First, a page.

During her student days, Seidel had the chance to see Dearie perform – and it proved to be a defining moment. “She came to Adelaide as the support artist for Stephane Grappelli who was on an Australian tour. She did a solo thing in the first half and it was just magical, you know – one of those spine-tingling moments.. I’d always been a bit ashamed of my voice – it wasn’t a huge operatic voice, and it wasn’t a big mama kind of belter. Then I heard Blossom’s fairy-like voice and I thought: ‘She’s so delicate and intimate, and still communicating that way without doing anything silly with her voice.’ And I loved the way she played piano.”
Peggy Lee’s recordings also helped shape Seidel’s soft and gentle style. “I read in a book that, before she became a star, Peggy was singing in a bar and there was a lot of loud noise. She decided that she would sing a bit more softly to see if it would quieten the crowd down, and it worked.”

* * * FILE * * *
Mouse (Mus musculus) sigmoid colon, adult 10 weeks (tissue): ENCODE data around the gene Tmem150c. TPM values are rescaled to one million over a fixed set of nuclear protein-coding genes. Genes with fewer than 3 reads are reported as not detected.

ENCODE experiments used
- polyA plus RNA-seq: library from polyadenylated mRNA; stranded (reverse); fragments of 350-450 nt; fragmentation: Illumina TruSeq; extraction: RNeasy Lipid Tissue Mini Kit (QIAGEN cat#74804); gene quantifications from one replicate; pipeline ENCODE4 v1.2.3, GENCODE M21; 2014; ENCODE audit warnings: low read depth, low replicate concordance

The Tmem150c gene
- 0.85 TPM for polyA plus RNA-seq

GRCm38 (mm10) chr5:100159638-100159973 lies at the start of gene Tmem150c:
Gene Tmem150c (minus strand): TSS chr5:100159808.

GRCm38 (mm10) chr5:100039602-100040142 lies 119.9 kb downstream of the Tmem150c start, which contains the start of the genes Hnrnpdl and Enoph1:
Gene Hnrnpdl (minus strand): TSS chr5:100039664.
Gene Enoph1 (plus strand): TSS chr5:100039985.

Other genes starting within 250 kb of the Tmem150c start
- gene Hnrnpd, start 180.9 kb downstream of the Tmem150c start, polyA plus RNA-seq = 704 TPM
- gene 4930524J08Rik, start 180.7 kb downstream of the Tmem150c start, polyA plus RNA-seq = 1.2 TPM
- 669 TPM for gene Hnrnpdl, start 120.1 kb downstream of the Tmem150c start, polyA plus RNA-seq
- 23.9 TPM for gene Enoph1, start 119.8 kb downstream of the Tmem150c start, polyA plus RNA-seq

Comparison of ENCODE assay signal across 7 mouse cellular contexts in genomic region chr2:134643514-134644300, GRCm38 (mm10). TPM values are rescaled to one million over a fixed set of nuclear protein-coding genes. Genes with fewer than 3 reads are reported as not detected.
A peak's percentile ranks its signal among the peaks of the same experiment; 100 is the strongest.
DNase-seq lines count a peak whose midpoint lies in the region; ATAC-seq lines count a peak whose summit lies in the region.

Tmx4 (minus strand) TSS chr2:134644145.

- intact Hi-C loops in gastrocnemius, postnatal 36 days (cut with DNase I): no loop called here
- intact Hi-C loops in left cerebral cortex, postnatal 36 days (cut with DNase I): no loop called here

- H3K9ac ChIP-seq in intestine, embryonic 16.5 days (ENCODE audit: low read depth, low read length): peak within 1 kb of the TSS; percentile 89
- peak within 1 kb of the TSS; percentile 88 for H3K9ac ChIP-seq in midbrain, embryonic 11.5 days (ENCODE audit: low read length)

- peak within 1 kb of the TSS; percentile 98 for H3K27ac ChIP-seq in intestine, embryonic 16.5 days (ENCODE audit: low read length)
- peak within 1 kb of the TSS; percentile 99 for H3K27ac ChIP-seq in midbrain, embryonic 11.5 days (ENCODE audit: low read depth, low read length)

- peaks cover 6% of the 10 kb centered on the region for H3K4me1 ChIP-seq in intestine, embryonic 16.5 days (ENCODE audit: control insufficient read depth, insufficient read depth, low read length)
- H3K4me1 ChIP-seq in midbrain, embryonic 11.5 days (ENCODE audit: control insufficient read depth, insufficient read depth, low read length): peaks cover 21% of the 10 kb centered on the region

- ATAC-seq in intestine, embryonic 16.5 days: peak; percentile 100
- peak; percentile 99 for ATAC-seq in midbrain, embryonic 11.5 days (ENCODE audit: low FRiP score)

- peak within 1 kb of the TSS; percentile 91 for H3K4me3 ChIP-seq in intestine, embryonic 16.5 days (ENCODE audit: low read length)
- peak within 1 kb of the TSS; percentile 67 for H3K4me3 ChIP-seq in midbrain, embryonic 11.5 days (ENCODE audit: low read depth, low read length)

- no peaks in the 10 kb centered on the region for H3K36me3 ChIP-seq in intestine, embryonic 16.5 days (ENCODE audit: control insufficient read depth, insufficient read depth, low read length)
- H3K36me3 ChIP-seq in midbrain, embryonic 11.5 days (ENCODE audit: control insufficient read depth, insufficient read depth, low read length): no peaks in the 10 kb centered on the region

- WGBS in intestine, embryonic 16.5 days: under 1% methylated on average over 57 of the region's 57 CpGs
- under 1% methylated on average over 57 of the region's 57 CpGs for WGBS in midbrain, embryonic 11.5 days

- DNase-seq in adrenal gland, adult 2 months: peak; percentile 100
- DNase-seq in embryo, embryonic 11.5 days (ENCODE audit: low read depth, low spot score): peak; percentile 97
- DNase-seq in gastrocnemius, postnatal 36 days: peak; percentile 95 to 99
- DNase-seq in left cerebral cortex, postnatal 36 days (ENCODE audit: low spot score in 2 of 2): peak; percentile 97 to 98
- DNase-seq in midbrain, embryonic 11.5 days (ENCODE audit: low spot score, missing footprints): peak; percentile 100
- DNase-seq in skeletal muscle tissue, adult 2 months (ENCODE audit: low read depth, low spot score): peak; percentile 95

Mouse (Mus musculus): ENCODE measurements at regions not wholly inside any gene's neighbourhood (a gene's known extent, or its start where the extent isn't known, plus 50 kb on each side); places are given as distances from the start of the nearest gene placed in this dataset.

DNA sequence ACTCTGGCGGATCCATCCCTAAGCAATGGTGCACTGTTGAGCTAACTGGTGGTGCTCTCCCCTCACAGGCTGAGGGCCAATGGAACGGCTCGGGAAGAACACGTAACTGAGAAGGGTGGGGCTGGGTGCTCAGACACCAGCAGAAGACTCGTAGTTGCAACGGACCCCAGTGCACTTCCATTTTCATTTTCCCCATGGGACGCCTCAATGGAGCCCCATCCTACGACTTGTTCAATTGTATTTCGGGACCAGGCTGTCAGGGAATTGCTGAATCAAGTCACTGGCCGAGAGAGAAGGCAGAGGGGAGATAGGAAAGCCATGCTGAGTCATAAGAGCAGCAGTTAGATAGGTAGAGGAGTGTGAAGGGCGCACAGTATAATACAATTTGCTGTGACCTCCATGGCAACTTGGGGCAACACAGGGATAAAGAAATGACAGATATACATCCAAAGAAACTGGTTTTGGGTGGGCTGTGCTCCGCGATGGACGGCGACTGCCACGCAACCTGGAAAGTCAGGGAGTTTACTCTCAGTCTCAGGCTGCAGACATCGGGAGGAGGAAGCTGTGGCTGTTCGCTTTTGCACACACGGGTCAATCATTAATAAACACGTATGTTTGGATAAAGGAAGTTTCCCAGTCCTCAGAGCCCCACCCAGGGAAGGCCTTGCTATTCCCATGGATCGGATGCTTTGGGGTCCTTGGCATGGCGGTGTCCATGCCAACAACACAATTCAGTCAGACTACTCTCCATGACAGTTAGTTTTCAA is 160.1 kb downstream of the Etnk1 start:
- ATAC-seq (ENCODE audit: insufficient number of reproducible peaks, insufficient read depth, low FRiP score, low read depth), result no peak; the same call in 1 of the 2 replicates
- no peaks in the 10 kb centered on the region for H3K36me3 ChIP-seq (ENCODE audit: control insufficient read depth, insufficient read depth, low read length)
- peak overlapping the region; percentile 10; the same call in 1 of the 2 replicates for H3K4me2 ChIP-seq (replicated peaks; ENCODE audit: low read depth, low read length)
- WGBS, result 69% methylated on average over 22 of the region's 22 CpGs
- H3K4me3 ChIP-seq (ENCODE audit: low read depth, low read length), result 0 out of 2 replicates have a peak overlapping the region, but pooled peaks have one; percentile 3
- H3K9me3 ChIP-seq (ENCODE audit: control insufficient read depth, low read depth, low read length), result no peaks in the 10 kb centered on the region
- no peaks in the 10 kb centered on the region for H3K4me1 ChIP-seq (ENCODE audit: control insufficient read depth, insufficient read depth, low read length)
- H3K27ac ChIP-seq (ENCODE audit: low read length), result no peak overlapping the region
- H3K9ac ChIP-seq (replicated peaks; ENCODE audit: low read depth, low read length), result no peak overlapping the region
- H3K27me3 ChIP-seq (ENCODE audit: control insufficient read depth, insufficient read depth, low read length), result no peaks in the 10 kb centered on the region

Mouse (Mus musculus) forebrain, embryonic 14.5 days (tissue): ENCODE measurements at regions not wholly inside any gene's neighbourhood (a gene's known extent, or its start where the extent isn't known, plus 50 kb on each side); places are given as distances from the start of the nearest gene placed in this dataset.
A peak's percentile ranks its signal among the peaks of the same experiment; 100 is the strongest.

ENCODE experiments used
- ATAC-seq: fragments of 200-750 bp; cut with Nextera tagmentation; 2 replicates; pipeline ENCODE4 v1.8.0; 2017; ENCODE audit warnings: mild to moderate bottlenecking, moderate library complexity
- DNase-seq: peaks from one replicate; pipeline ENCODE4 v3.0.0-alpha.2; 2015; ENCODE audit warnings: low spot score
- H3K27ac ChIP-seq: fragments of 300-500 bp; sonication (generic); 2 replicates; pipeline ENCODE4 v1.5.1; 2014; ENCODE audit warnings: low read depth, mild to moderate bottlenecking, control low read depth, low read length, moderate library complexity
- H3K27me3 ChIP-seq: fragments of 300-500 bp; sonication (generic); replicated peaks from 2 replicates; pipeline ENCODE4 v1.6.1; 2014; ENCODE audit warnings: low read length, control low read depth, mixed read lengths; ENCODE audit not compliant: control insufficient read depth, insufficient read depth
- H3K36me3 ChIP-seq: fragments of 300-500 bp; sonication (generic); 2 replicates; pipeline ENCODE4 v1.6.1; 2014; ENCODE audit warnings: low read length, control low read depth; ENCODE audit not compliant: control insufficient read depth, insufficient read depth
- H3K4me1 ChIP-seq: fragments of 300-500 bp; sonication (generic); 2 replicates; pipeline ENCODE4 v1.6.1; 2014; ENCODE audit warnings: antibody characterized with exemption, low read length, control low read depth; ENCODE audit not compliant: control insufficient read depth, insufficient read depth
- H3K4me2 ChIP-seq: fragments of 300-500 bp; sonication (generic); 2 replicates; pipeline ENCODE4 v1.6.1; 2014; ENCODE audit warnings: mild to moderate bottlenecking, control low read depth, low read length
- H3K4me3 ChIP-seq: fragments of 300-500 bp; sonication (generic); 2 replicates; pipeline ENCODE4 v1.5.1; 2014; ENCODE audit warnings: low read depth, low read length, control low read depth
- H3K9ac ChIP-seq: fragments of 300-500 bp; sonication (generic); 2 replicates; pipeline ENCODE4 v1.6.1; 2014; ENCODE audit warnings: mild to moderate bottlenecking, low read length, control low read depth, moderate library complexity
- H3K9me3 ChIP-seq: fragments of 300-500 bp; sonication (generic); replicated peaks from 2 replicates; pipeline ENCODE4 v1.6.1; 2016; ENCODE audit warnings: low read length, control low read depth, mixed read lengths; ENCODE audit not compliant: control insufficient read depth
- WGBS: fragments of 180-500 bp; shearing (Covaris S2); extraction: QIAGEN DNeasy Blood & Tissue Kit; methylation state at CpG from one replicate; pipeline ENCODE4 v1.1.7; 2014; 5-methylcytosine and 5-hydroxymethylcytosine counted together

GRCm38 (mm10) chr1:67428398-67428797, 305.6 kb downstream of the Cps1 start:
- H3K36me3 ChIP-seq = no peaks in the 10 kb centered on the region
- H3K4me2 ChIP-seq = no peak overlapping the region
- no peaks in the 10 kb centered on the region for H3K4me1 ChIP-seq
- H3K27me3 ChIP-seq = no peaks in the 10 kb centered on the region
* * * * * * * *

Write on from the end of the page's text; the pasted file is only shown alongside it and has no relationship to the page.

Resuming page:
Seidel toured Scotland a couple of years ago with a show of Blossom Dearie songs, but she’s not the only heroine to whom she has paid tribute: Doris Day is another favourite and she takes comparisons to Day as a great compliment. “She was a very tuneful and very swinging jazz singer – she really knew how to phrase and she had a lovely light lilting kind of approach to singing.”
Recently, Seidel was hired to sing a jingle for an Audi advert, to be broadcast on British television. For that, she was called upon to sing like Julie London – with whom she bears a strong vocal resemblance. “She was a big influence on me. I love that cool, unfussed style and the timbre of her voice – it’s a very caressing sound without being forced or deliberately sexy.”